Early Hominid Activities at Olduvai
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The earliest sites at Olduvai Gorge in Tanzania are among the best documented and most important for studies of human evolution. This book investigates the behavior of hominids at Olduvai using data of stone tools and animal bones, as well as the results of work in taphonomy (how animals become fossils), the behavior of mammals, and a wide range of ecological theory and data. By illustrating the ways in which modern and prehistoric evidence is used in making interpretations, the author guides the reader through the geological, ecological, and archeological areas involved in the study of humans.
Based on his study of the Olduvai excavations, animal life, and stone tools, the author carefully examines conventional views and proposals about the early Olduvai sites. First, the evidence of site geology, tool cut marks, and other clues to the formation of the Olduvai sites are explored. On this basis, the large mammal communities in which early hominids lived are investigated, using methods which compare sites produced mainly by hominids with others made by carnivores. Questions about hominid hunting, scavenging, and the importance of eating meat are then scrutinized. The leading alternative positions on each issue are discussed, providing a basis for understanding some of the most contentious debates in paleo-anthropology today.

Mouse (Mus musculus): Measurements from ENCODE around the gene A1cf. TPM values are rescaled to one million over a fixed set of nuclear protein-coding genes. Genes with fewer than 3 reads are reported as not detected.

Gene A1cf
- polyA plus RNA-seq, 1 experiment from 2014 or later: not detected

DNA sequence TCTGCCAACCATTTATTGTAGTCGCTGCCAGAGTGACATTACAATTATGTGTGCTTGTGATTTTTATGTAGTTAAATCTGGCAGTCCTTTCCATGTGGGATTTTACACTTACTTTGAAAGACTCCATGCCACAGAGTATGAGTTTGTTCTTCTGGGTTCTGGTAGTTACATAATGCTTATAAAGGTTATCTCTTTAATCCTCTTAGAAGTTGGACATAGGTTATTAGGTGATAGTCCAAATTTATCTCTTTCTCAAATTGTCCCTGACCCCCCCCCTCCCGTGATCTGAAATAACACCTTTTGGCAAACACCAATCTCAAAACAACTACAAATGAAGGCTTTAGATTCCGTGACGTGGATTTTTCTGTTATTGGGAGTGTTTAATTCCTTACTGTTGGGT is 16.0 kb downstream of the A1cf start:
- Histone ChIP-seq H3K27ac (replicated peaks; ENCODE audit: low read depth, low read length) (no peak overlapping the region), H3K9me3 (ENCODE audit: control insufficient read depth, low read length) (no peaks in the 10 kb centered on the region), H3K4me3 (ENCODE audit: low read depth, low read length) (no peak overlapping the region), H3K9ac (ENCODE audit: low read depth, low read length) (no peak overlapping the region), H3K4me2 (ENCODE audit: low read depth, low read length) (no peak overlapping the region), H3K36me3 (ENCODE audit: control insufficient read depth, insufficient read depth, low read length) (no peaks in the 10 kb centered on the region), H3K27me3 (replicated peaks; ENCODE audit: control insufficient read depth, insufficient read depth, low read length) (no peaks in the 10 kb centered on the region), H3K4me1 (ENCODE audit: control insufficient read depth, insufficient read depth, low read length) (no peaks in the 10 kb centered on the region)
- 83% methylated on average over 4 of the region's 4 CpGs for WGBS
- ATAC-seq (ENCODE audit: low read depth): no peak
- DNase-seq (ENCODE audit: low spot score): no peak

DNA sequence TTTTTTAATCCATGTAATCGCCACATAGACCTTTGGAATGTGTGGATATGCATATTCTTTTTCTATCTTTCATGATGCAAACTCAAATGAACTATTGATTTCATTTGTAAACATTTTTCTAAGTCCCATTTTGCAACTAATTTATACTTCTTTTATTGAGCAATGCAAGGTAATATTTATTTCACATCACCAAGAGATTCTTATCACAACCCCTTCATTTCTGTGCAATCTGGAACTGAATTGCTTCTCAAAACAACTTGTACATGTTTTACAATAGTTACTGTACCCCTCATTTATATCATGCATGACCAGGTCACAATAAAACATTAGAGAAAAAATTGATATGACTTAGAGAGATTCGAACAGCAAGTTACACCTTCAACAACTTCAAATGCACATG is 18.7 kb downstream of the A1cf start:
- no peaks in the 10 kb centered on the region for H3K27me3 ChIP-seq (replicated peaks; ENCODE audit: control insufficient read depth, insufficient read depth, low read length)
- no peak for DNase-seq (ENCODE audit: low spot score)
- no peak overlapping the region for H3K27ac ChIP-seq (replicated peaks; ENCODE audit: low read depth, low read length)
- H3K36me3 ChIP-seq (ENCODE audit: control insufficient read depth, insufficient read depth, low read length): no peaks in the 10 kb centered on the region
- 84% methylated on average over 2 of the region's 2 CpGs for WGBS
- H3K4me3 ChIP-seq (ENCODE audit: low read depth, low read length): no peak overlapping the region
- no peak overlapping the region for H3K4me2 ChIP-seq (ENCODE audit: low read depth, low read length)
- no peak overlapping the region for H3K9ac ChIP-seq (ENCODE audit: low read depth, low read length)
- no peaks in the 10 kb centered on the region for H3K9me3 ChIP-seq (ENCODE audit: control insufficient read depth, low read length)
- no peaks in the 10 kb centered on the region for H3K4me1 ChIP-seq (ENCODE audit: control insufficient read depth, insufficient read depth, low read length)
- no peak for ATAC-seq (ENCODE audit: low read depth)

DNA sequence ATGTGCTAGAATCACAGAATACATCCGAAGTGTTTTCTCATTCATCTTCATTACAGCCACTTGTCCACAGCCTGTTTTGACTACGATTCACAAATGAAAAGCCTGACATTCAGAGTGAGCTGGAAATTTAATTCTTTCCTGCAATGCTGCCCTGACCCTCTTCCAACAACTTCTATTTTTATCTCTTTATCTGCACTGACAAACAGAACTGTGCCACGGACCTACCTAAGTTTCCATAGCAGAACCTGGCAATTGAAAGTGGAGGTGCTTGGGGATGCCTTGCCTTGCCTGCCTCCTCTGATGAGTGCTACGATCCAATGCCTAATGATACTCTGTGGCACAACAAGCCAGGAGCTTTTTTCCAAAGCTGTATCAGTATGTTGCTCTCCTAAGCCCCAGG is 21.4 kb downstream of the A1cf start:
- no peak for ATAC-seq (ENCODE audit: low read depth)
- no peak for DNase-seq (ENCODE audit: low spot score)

The dominant interpretive model for the artifact and bone accumulations at Olduvai and other Plio-Pleistocene sites has been that they represent "home bases," social foci similar to the campsites of hunter-gatherers. Based on paleo-ecological evidence and ecological models, the author critically analyzes the home base interpretation and proposes alternative views. A new view of the Olduvai sitesâ that they represent stone caches where hominids processed carcasses for foodâ is shown to have important implications for our understanding of hominid social behavior and evolution.
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... excavated from the oldest strata of Olduvai. It also presents a series of developing debates about living, dynamic realms of the Plio-Pleistocene and the methods by which such realms are interpreted from the dead, static things studied ...
... and artifact materials, and hospitality during my stay at Olduvai. By her invitation, I was also able to visit Olduvai in 1986 to study the faunal remains excavated from Long K, a site located at the top of Bed X Preface.
... excavations led by Mary Leakey during the early 1960s. Leakey's excavations concentrated on the two. 5.
... excavations of dense concentrations of fossils and stone tools were called "living sites" (Leakey, 1971). Other paleoanthropologists working in East Africa, especially J. Desmond Clark and Glynn Isaac, came to the same conclusion and ...
... excavated remains from Bed I Olduvai was carried out. In this volume I will discuss mainly six levels excavated and originally described by Leakey (1971). Since a thorough account of these levels is provided in the next chapter, a brief ...